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Jack of All Trades
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Is there a way to pull a sample out of a tank and test it to determine the ratio of oil used in the mix? This would be for diagnostic purposes to determine if the customer is using the right ratio and to help in failure analysis.
 

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I know of no way to do that type of testing with out sending it to a lab...but I have found if the plug is oil fouled the ratio is to rich and if the piston or cylinder wall are galed then the ratio is to lean on the oil mixture.
 

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the particular one I am on now is an Echo srm-280t . The plug was built up almost to the point of shorting the electrode with gray hard carbon build up. Put in new plug, pulled the spark arrestor off the muffler and fired right up, but with the same condition customer complained about. After about 30 seconds of running full throttle, a small piece of carbon blew out and the unit started running great. Let it cool down, now it wont restart. Pulled plug and it was a little wet, with a gray color to the moisture. Only one thing I know of causes that, FINE aluminum powder :14_6_5: is the next step...:Stop:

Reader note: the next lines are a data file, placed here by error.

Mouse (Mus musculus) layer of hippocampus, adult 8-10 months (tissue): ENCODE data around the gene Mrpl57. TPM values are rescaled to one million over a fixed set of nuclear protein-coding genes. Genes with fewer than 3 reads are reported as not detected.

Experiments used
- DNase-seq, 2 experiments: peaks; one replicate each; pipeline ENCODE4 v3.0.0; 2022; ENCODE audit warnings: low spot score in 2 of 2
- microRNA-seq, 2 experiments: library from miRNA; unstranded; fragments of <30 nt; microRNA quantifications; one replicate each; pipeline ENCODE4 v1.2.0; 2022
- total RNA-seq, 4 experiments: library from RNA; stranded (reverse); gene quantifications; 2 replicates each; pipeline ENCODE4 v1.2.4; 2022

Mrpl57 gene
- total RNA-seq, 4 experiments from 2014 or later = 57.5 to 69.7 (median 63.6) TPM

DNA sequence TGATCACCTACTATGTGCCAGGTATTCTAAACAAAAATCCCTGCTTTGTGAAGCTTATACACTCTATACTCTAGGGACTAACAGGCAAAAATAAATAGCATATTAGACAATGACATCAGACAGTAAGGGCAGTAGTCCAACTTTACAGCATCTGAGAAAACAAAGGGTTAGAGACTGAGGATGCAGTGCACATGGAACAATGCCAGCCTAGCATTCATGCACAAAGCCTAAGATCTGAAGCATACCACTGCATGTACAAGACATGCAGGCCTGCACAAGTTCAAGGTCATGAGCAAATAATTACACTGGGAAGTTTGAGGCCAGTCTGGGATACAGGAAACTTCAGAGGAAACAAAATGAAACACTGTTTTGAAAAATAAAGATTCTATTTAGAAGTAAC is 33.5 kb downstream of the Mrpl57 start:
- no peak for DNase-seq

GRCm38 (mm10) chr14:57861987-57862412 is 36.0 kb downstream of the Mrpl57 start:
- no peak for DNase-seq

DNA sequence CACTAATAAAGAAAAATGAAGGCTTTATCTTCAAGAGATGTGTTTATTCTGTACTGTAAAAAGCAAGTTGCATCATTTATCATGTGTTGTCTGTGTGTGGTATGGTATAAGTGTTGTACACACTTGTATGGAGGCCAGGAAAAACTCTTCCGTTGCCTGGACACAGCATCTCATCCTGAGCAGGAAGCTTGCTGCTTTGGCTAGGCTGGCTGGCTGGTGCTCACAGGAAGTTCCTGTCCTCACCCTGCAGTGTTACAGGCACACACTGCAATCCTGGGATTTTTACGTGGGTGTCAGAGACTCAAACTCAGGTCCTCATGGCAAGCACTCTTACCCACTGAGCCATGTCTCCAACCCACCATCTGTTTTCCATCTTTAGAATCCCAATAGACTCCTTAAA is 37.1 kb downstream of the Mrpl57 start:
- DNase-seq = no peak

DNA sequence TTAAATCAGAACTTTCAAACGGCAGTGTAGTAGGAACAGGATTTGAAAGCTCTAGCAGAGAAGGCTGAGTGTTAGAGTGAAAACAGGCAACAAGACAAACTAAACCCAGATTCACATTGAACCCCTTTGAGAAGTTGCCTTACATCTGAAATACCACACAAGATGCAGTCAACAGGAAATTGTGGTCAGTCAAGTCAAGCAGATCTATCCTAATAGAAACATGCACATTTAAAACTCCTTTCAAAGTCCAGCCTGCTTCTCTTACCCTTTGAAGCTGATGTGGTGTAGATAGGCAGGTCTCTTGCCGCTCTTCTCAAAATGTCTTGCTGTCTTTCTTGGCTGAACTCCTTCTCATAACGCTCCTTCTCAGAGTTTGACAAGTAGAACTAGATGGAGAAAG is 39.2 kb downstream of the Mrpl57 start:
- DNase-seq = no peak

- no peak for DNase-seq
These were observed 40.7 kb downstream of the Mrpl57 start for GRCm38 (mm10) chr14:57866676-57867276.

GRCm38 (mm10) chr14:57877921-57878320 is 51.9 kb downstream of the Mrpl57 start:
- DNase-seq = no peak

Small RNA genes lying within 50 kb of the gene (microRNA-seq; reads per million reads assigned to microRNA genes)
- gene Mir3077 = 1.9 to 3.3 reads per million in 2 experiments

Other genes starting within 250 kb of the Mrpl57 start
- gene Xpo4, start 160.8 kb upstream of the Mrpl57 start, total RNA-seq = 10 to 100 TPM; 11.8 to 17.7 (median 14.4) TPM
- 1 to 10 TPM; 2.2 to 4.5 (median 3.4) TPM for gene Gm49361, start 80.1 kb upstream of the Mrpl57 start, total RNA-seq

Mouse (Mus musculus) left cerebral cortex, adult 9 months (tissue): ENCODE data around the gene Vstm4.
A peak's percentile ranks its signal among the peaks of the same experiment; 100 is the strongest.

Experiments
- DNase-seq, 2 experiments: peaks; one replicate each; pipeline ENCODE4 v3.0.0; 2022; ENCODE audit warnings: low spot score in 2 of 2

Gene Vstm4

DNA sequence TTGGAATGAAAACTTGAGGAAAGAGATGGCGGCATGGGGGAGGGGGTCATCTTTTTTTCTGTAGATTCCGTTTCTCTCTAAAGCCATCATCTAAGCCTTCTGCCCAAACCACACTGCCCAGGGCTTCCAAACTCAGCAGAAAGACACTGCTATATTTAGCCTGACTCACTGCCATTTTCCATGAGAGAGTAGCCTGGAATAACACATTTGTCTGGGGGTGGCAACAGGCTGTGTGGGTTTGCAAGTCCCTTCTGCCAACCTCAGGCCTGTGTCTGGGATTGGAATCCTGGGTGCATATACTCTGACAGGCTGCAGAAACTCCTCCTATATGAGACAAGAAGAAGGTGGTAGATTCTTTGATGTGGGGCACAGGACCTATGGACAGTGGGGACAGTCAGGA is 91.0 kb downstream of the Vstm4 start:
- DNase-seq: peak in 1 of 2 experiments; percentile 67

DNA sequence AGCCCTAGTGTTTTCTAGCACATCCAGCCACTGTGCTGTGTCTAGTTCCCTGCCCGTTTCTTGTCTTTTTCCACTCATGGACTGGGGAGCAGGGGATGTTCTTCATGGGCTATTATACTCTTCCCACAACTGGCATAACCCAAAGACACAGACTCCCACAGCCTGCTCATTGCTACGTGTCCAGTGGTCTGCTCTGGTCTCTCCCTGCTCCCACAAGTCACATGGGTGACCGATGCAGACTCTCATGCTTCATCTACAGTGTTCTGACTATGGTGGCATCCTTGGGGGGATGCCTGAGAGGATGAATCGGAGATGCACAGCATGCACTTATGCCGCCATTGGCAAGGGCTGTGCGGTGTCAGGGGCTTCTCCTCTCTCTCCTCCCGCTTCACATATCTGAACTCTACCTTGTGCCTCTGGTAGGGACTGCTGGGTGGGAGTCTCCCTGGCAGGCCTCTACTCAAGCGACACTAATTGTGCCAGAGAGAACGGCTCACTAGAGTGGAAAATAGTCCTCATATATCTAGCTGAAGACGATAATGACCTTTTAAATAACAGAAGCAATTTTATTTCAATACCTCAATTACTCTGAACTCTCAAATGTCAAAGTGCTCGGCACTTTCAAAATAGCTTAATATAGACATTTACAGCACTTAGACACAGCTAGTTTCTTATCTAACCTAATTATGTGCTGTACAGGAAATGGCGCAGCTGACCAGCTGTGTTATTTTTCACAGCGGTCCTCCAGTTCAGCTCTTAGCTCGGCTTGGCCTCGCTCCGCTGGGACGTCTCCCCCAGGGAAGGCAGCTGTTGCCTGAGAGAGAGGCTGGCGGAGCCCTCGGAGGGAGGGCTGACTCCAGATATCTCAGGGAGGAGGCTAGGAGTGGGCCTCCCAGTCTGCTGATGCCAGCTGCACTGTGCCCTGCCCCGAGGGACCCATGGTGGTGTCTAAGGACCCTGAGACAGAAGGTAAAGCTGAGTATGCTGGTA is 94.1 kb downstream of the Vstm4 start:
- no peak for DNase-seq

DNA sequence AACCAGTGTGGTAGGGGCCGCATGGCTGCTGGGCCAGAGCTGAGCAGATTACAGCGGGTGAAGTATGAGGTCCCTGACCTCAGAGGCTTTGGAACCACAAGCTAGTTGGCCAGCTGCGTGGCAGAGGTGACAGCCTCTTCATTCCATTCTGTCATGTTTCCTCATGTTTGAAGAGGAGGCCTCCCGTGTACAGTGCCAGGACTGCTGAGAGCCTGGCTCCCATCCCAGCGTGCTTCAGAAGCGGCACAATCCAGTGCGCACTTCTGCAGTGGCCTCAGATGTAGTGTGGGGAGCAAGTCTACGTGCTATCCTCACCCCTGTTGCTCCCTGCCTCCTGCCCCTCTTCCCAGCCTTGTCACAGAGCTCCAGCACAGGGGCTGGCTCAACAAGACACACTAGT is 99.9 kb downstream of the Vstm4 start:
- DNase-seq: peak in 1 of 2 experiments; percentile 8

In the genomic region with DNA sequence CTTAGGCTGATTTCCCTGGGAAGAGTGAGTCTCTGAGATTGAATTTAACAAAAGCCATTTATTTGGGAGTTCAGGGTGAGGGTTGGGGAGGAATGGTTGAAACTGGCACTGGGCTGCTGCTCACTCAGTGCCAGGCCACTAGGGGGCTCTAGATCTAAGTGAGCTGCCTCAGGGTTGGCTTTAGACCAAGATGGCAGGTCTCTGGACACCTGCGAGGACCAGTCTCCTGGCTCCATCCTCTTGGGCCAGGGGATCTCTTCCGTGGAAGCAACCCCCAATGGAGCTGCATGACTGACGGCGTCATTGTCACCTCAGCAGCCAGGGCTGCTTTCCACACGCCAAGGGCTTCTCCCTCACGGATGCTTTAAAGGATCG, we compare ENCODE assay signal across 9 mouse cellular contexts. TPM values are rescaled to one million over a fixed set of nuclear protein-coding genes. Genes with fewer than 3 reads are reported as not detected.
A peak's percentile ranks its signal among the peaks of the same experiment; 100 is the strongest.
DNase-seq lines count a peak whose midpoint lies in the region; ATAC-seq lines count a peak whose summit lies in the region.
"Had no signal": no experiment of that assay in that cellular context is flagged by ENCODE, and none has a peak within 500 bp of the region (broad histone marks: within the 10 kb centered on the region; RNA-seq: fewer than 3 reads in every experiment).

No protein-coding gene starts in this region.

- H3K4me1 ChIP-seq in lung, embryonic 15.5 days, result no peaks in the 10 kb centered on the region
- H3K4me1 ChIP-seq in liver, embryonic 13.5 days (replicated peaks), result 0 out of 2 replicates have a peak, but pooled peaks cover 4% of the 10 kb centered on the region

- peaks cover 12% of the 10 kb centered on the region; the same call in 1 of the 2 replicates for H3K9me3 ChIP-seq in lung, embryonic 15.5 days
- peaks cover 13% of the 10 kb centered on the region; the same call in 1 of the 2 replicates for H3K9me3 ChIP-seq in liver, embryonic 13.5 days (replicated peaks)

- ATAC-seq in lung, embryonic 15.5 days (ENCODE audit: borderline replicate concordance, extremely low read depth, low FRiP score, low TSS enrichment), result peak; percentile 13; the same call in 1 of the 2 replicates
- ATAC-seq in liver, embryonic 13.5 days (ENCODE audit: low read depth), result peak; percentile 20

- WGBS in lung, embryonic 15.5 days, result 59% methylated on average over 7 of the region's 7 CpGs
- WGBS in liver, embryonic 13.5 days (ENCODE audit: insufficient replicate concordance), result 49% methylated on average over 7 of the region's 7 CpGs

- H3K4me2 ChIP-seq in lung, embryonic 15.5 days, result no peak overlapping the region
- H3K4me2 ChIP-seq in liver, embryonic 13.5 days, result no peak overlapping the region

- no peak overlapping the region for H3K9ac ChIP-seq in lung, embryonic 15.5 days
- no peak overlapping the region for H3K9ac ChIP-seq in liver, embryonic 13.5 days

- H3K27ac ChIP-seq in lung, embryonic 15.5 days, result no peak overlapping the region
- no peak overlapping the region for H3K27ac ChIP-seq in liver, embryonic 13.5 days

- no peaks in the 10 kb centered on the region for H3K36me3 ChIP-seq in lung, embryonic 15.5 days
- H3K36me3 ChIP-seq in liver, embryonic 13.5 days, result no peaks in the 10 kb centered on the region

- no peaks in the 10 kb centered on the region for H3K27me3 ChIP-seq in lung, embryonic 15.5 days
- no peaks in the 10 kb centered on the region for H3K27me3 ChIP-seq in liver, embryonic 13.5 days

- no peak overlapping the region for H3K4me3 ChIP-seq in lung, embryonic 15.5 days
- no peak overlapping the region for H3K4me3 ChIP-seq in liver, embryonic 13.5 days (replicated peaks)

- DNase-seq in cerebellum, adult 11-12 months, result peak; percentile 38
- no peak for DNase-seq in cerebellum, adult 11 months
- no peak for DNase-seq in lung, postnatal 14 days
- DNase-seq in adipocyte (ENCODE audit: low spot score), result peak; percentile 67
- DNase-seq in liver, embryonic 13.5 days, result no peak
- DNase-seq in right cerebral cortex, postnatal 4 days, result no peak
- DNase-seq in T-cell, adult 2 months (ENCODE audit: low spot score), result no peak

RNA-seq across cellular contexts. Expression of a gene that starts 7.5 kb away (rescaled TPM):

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Greetings Midniteryder !
I don't beleive there is a test to check mix ratios of gasoline, most oil analysis labs will not take a gas oil mix for testing.
The deposits you are referring to are formed by impurities in petroleum based 2 cycle oil.